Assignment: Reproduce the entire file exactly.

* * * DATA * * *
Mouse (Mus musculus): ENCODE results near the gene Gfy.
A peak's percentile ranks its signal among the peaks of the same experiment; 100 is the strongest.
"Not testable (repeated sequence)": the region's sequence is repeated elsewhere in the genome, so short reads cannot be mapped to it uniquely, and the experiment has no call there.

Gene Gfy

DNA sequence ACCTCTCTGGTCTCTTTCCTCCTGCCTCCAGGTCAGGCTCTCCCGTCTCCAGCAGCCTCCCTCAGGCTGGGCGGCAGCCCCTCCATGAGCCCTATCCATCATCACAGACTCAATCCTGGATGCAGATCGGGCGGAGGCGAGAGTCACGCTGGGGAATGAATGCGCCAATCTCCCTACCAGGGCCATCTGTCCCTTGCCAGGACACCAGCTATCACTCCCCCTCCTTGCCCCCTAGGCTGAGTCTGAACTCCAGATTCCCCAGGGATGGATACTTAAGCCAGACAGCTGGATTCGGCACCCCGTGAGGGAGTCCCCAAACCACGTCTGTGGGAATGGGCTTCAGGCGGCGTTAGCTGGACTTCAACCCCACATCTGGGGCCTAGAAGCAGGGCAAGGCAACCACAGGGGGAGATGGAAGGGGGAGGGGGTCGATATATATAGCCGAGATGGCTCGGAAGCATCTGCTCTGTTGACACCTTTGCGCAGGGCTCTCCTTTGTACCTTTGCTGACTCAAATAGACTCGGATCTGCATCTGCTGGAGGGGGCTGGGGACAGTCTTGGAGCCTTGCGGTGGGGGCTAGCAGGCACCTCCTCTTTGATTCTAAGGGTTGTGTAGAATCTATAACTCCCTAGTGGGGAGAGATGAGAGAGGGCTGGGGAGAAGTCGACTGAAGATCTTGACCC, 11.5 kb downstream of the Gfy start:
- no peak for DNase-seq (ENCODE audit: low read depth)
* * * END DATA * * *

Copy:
Mouse (Mus musculus): ENCODE results near the gene Gfy.
A peak's percentile ranks its signal among the peaks of the same experiment; 100 is the strongest.
"Not testable (repeated sequence)": the region's sequence is repeated elsewhere in the genome, so short reads cannot be mapped to it uniquely, and the experiment has no call there.

Gene Gfy

DNA sequence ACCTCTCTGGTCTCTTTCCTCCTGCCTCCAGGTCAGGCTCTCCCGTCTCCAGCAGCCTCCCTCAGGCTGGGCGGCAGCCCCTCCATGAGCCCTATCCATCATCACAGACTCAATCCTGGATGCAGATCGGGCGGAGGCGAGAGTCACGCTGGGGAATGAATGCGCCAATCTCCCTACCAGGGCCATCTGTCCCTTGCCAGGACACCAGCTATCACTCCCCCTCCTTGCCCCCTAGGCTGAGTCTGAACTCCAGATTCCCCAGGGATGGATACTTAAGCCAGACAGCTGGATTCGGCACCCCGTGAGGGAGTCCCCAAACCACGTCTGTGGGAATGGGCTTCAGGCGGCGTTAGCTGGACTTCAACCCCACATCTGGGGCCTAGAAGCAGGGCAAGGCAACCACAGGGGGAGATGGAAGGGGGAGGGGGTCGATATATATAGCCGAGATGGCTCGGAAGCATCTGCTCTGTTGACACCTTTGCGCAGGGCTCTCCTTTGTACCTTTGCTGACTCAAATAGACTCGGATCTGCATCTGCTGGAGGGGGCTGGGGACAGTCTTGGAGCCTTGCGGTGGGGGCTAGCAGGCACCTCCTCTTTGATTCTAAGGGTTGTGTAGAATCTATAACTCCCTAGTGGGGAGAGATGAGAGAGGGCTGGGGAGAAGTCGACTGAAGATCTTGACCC, 11.5 kb downstream of the Gfy start:
- no peak for DNase-seq (ENCODE audit: low read depth)